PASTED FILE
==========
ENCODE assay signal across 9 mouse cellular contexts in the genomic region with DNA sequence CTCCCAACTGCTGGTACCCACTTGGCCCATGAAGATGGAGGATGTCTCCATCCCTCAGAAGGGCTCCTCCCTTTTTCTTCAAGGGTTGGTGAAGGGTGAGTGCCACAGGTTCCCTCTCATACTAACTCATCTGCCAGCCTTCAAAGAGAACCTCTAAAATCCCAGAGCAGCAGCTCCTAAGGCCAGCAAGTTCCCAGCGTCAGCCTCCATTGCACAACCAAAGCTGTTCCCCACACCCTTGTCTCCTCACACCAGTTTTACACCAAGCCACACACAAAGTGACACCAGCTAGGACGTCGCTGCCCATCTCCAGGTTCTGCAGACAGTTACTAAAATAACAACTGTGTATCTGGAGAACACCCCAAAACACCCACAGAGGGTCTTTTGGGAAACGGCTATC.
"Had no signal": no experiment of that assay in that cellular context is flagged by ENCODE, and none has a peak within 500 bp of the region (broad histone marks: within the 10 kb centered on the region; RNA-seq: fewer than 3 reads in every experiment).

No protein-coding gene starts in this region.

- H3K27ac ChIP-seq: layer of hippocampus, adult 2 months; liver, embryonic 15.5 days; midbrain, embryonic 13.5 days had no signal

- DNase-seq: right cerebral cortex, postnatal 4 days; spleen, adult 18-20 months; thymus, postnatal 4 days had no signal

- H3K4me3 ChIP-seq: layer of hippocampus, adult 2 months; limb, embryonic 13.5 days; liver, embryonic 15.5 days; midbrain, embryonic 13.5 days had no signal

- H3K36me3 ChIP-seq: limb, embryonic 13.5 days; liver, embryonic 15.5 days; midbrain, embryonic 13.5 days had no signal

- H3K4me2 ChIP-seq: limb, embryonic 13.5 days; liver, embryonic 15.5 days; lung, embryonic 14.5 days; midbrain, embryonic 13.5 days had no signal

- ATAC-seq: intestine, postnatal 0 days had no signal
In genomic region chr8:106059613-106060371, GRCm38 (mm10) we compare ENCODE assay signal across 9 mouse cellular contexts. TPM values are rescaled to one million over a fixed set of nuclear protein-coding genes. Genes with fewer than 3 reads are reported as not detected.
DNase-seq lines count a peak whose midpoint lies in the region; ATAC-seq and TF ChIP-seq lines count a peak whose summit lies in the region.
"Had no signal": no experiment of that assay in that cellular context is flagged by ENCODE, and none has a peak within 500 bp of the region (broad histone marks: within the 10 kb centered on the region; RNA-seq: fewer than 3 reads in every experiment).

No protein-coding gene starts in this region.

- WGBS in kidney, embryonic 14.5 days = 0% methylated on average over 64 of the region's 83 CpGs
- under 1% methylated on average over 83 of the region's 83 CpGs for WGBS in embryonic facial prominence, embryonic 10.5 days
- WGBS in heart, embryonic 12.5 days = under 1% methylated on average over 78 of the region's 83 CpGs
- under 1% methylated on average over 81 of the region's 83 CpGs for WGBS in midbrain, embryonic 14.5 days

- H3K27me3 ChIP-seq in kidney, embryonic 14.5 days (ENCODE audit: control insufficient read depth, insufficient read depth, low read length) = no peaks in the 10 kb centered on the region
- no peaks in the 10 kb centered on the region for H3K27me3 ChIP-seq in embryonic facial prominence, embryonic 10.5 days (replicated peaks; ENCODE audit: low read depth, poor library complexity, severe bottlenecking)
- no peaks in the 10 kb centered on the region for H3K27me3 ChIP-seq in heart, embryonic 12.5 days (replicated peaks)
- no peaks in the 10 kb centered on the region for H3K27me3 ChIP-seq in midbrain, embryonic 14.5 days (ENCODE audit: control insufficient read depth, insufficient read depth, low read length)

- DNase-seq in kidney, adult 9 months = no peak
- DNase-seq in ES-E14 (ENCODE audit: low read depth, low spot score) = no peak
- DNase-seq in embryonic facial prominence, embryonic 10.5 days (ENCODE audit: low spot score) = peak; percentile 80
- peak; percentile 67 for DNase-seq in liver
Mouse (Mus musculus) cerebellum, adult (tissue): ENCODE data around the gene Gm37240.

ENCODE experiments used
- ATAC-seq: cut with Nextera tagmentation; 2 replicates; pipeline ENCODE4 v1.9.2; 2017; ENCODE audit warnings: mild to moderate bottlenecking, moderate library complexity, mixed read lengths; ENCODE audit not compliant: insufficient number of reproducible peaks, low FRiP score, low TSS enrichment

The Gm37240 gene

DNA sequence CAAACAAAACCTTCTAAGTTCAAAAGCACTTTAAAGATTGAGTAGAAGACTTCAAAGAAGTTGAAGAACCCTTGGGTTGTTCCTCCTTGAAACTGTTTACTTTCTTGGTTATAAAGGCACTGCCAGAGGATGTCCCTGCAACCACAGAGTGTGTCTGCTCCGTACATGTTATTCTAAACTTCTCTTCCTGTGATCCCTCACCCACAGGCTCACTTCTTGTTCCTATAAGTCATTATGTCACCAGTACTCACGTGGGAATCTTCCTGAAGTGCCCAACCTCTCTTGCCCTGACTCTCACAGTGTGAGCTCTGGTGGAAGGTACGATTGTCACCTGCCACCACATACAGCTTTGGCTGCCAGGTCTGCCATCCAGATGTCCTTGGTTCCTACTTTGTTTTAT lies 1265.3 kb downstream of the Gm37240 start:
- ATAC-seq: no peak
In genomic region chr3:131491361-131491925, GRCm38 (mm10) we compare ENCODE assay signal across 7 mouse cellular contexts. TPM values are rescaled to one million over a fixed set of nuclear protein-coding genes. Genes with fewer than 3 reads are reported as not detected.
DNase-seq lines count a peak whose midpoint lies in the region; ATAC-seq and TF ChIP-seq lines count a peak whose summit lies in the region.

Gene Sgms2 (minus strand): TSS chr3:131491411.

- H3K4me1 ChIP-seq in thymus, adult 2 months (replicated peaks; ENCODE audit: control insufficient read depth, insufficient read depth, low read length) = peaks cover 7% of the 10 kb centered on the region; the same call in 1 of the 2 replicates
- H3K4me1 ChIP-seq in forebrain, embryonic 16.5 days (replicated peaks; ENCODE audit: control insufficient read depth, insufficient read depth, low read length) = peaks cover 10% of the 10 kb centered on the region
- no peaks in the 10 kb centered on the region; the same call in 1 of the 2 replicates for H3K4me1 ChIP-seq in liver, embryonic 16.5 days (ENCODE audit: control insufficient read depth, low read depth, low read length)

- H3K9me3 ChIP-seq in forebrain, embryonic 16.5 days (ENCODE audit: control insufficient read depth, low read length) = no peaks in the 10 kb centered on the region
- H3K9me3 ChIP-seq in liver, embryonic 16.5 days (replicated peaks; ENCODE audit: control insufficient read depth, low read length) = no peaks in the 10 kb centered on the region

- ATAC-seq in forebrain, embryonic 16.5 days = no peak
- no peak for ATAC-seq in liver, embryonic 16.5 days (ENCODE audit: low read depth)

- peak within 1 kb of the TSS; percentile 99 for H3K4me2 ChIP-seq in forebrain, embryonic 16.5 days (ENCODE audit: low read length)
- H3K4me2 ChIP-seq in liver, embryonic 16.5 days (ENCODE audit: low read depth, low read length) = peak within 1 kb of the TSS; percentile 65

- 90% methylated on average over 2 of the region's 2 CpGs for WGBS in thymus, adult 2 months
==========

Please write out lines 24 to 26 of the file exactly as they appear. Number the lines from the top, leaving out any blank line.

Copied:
- DNase-seq in embryonic facial prominence, embryonic 10.5 days (ENCODE audit: low spot score) = peak; percentile 80
- peak; percentile 67 for DNase-seq in liver
Mouse (Mus musculus) cerebellum, adult (tissue): ENCODE data around the gene Gm37240.